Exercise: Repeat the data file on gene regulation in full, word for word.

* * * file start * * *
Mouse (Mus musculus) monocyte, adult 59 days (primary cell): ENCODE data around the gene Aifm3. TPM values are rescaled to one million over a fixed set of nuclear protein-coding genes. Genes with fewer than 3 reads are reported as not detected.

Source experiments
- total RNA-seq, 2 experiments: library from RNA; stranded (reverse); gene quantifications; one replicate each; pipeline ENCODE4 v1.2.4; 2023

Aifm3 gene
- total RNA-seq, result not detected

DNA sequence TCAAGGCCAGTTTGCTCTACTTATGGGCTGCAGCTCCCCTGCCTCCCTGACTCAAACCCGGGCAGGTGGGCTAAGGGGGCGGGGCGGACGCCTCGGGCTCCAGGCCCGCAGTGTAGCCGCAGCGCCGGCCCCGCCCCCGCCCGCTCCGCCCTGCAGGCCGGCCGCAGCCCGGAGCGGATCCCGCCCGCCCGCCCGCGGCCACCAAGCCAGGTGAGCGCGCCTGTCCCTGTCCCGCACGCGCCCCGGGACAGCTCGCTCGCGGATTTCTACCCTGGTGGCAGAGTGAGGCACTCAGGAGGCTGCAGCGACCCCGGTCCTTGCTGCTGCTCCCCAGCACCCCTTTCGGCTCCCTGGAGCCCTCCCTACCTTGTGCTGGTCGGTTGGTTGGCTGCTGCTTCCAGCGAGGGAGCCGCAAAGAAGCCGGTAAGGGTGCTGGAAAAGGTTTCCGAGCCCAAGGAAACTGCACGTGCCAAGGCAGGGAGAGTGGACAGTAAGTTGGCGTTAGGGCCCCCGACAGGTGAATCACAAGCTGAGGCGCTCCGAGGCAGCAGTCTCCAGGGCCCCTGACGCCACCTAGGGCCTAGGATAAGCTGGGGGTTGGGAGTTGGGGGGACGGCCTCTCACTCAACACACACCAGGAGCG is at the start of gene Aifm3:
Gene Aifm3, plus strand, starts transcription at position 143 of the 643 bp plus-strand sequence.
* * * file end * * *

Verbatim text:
Mouse (Mus musculus) monocyte, adult 59 days (primary cell): ENCODE data around the gene Aifm3. TPM values are rescaled to one million over a fixed set of nuclear protein-coding genes. Genes with fewer than 3 reads are reported as not detected.

Source experiments
- total RNA-seq, 2 experiments: library from RNA; stranded (reverse); gene quantifications; one replicate each; pipeline ENCODE4 v1.2.4; 2023

Aifm3 gene
- total RNA-seq, result not detected

DNA sequence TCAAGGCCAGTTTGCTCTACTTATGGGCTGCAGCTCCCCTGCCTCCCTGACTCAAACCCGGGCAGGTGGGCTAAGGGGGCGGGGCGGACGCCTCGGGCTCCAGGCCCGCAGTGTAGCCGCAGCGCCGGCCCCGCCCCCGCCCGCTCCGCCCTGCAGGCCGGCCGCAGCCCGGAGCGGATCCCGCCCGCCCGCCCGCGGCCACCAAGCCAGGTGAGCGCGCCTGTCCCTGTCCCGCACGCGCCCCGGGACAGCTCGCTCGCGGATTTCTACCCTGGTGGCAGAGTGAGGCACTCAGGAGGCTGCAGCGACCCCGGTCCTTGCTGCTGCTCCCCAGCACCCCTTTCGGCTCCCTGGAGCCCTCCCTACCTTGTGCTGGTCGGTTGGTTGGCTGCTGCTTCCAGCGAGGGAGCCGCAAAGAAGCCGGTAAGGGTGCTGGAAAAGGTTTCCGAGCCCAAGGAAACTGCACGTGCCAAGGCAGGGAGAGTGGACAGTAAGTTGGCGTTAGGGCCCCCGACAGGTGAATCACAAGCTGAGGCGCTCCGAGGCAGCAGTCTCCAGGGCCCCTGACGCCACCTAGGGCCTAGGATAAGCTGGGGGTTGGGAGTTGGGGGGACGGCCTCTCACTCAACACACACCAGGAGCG is at the start of gene Aifm3:
Gene Aifm3, plus strand, starts transcription at position 143 of the 643 bp plus-strand sequence.